"For me, coach, we've had our trials and tribulations. I wouldn't ever be what I’ve become without him as my coach," Lowry said. "I always believe in him. I believe he's one of the best coaches out there. He's one of the best coaches I've had."
Were you to lay out all the pros and cons of keeping Casey, the pros would heavily outweigh the cons. Casey does and has done an immense amount of good year over year, and the team genuinely felt they were closer to toppling James despite the 4-0 final score this time around. Alas, it was not, and the few weaknesses he still has—namely those smaller, micro issues, specifically as they relate to single-game and opponent-specific preparation and in-game management—were at least part of the reason why. In talking to players after the sweep, it was mentioned multiple times that the Raptors didn't play smart or were unable to make the necessary adjustments.
The Raptors are at a point in their development curve as a team where every one of those micro issues takes on greater importance, because the foundation they've built is so stable and the floor they've established is so high. It's almost ironic that Casey's helped build this to a point where the team feels it needs to be handed off because all that's left to do (to reach this particular core's ceiling of a finals appearance, anyway) is fine-tune the very granular aspects of winning.
"After careful consideration, I have decided this is a very difficult but necessary step the franchise must take. As a team, we are constantly trying to grow and improve in order to get to the next level," Ujiri said in a release. "We celebrate everything Dwane has done for the organization, we thank him, and we wish him nothing but the best in future. He was instrumental in creating the identity and culture of who we are as a team, and we are so proud of that."
On Wednesday, Ujiri sounded like he's ready to trudge forward without embracing a tank this front office has little appetite for in the new lottery and CBA environment, and in order to sell that to themselves, let alone the fan base, something probably had to change. That's not a great way to make decisions, and Ujiri is a more sound decision maker than that, so it's obviously a larger picture. But the biggest case for removing Casey is that the Raptors have a somewhat finite window right now before a proper re-tooling in 2019 or 2020, and the team can't really justify bringing back all of the pieces and hoping for a better result.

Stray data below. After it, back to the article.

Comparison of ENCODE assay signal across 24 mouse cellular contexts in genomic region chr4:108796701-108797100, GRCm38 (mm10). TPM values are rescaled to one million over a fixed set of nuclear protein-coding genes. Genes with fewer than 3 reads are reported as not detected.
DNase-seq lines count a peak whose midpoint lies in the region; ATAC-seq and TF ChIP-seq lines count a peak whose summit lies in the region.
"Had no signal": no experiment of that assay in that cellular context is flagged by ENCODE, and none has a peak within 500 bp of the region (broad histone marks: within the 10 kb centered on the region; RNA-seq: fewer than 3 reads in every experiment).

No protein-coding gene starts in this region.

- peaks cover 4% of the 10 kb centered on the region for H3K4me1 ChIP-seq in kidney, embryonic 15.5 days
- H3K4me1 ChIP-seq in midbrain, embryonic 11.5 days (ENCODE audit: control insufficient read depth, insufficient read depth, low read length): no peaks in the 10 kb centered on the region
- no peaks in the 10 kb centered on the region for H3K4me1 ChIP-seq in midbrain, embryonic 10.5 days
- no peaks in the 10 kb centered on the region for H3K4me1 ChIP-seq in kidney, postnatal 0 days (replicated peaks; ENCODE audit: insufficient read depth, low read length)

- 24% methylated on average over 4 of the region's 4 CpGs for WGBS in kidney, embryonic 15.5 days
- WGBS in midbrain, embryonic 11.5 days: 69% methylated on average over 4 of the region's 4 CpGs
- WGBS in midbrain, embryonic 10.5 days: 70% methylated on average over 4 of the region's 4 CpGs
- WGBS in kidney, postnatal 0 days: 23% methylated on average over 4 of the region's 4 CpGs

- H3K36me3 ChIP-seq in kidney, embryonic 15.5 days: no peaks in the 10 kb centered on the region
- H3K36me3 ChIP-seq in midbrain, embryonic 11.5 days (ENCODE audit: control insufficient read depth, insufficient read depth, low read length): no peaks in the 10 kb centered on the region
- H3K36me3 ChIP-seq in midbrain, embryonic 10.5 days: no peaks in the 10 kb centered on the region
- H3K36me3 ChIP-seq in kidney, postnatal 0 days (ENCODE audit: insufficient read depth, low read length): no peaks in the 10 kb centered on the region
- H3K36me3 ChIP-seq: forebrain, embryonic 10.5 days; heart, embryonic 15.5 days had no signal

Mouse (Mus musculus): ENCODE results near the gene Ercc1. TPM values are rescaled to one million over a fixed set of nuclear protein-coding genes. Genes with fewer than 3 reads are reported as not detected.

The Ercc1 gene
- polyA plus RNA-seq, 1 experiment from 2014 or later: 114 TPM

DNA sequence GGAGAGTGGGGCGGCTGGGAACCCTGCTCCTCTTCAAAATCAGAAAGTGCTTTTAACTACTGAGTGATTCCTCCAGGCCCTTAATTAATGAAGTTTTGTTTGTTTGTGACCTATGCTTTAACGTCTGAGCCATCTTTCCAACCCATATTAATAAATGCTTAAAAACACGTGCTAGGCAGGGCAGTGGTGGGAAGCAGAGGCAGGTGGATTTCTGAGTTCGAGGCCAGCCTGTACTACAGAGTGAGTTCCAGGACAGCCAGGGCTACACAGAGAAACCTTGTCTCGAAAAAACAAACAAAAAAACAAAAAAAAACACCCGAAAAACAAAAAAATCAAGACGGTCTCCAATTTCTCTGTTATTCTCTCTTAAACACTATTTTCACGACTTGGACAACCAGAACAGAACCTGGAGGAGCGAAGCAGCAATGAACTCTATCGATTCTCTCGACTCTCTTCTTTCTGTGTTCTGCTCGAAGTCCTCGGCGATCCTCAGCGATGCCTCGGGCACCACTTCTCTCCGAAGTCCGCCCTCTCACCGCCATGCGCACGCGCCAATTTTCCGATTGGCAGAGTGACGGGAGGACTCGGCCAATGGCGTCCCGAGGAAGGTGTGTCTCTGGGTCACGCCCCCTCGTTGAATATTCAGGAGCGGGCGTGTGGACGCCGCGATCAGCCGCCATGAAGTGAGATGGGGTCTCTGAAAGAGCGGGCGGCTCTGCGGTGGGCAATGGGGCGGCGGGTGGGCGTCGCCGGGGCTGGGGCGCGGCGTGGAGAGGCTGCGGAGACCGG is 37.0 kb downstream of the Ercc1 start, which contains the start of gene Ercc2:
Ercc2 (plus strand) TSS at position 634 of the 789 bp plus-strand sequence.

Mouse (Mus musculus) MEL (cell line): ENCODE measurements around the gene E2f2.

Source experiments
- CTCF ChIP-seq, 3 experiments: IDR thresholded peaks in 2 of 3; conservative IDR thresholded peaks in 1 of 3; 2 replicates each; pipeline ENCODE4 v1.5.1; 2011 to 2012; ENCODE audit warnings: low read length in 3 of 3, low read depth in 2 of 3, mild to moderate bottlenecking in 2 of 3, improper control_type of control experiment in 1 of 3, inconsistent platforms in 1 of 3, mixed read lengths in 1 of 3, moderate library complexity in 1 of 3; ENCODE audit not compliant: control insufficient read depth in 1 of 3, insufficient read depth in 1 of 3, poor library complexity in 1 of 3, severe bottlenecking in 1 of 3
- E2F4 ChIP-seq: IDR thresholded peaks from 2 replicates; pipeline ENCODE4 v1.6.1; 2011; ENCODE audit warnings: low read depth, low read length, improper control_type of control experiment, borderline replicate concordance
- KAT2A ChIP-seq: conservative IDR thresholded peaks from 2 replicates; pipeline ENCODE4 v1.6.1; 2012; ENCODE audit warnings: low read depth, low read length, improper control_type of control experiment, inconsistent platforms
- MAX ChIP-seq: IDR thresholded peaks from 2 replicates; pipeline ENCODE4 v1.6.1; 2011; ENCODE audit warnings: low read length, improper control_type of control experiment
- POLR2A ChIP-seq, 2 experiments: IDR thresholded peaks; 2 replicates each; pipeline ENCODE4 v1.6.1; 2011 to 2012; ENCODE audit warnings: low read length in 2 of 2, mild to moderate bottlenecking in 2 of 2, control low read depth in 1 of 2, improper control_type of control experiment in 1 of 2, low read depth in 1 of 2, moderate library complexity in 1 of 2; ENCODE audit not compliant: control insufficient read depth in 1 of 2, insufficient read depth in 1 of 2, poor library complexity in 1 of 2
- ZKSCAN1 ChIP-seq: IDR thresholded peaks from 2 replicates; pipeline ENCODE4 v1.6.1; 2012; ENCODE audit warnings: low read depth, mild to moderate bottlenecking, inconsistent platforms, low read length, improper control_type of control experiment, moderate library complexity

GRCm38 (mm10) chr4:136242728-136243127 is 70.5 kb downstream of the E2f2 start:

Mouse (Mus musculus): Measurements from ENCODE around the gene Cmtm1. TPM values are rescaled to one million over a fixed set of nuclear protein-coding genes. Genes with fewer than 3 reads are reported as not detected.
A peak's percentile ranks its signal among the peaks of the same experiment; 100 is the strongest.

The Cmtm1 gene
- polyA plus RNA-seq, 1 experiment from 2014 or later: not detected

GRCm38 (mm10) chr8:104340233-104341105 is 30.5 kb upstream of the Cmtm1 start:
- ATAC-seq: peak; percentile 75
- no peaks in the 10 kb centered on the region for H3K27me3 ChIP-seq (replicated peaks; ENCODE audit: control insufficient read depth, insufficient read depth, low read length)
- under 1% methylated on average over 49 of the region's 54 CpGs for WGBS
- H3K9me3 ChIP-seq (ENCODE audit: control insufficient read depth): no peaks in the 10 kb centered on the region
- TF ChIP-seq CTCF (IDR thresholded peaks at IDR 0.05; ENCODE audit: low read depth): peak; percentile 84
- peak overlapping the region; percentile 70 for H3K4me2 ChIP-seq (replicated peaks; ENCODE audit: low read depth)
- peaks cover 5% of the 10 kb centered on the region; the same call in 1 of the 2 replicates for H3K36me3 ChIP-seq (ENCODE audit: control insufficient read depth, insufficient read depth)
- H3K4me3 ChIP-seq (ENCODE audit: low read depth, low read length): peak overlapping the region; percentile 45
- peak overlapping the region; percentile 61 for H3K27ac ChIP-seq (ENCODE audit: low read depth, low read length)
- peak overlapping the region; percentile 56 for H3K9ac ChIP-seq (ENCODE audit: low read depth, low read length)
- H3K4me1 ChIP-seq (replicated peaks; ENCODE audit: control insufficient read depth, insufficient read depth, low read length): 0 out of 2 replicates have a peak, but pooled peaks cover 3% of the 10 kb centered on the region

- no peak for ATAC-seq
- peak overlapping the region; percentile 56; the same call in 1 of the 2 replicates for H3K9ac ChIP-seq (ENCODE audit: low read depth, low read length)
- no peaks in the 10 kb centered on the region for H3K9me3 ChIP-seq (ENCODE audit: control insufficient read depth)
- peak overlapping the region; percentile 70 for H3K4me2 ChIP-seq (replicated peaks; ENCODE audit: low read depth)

They could. Ujiri has the political capital for that, and it's quite easy to point to the team's youth and offensive reinvention this year as signs there's still upward mobility—and that Casey is still improving. (It's worth noting that Casey's deal expired after 2018-19 and the team was right to not want to extend him yet, so the two sides not wanting to be in lame-duck status may have forced a decision here.) This feels at least a little reactionary, and if Ujiri doesn't have more significant moves to follow, it may look like Casey is a scapegoat for a team-wide failing in hindsight. It could look like a cardinal mistake, too, if a new coach runs into the same issues or, worse yet, loses some of that cultural capital Casey has so elegantly built.
There's no way Ujiri came by this decision easily, even if it's a little striking for it to come down two days after both parties spoke to the media (which is incredibly awkward in retrospect). He knows what's at stake, how small the margins are, and how narrow the window is, and he felt a change was necessary. It's justifiable. You can't get swept in consecutive years by the same opponent, regress in meaningful tactical ways, and have exactly one postseason run you can feel really good about in the last four years and expect security.
Maybe it's Casey's fault for setting expectations too high by always having his teams outperform projections and then under-delivering on an artificially raised bar in the playoffs. Whatever the case, this cannot be the only change, as Casey was not a problem in isolation. He's the best coach this team has ever had, and even if moving on from him makes sense, the steps Ujiri takes from here will be just as important. For the first time, Ujiri's really on the clock, too.